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 School of Physics :Research




Materials Science

1. X-ray Spectroscopy {XANES & EXAFS}

[Dr. Ashutosh Mishra]

X-ray spectroscopic studies are of significant importance in understanding the crystal structure, environment of atoms, electronic structure, presence of defects and impurities. In recent years X-ray spectroscopy for chemical analysis (XSCA) has emerged as a powerful tool for the study of coordination compounds and can provide an unambiguous answer to the vexed question of Valence State. At present study, plans are on to prepare new quasi-crystals of Cu and Co metal with some other metal elements. These quasi-crystals need systematic study and plans are to look for different Al-Cu-Fe alloys in the powder form having chemical compositions close to Al65Cu23Fe12. As a next step, X-ray diffraction technique and scanning electron microscope (SEM) will characterize these materials. Resistivity and magnetic susceptibility measurements in collaboration with IUC-DAEF, Indore will also be made.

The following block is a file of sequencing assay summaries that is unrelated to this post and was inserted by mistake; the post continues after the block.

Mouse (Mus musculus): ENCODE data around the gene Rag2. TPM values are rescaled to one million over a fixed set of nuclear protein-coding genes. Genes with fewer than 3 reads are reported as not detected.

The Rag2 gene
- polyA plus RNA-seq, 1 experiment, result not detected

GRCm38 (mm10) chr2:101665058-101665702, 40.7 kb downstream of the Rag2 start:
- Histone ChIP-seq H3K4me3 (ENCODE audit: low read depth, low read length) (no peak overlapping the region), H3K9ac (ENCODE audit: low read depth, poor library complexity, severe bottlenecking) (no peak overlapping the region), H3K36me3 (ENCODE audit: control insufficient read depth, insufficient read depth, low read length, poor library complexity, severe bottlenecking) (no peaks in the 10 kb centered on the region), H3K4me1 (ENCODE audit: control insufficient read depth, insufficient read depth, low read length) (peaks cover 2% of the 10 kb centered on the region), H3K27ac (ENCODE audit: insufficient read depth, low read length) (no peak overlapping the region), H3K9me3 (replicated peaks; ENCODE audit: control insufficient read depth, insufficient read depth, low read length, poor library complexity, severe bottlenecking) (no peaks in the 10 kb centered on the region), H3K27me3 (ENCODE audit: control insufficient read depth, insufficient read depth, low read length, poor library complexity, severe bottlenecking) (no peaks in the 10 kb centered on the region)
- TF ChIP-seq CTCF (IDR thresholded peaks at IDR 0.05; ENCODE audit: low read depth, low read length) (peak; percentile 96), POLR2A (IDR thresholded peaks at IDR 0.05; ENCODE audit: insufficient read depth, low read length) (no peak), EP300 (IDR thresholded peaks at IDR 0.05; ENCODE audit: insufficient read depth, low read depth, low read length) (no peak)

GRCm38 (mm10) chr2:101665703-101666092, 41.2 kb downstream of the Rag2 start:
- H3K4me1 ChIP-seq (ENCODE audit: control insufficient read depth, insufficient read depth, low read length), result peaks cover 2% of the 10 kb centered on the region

The main scope of the present work is the X-ray absorption spectroscopic investigations of the prepared quasi-crystals. This technique points to the accurate and reliable method for elucidating certain important features of the general electronic structure of solids. Both absorption and emission processes are involved in this method and we need to have RXAF facility. Measurements on Cu K-edge and Co K-edge shall be made to obtain chemical shift, edge width, and shift of principal absorption maximum for these quasi-crystals. The extended X-ray absorption fine structure (EXAFS) and X-ray absorption near edge structure (XANES) of these compounds will also be studied to explore the average bond length. Chemical shift and other X-ray absorption parameters, magnetic susceptibility, resistivity measurements etc. shall be used in knowing detailed structure of the samples. The data obtained from the various measurements shall be interpreted to yield useful information about the quasi-crystalline samples. Attempts will be made to correlate various results with earlier ones.